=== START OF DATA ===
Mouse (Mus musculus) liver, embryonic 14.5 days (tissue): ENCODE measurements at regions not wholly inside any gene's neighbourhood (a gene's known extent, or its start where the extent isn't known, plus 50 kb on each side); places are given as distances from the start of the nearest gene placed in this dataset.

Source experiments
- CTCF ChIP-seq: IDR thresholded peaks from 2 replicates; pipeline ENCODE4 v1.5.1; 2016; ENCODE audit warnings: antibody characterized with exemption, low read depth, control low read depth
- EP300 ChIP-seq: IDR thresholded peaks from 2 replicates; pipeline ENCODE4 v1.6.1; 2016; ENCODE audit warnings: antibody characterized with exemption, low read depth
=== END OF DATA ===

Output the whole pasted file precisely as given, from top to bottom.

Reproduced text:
Mouse (Mus musculus) liver, embryonic 14.5 days (tissue): ENCODE measurements at regions not wholly inside any gene's neighbourhood (a gene's known extent, or its start where the extent isn't known, plus 50 kb on each side); places are given as distances from the start of the nearest gene placed in this dataset.

Source experiments
- CTCF ChIP-seq: IDR thresholded peaks from 2 replicates; pipeline ENCODE4 v1.5.1; 2016; ENCODE audit warnings: antibody characterized with exemption, low read depth, control low read depth
- EP300 ChIP-seq: IDR thresholded peaks from 2 replicates; pipeline ENCODE4 v1.6.1; 2016; ENCODE audit warnings: antibody characterized with exemption, low read depth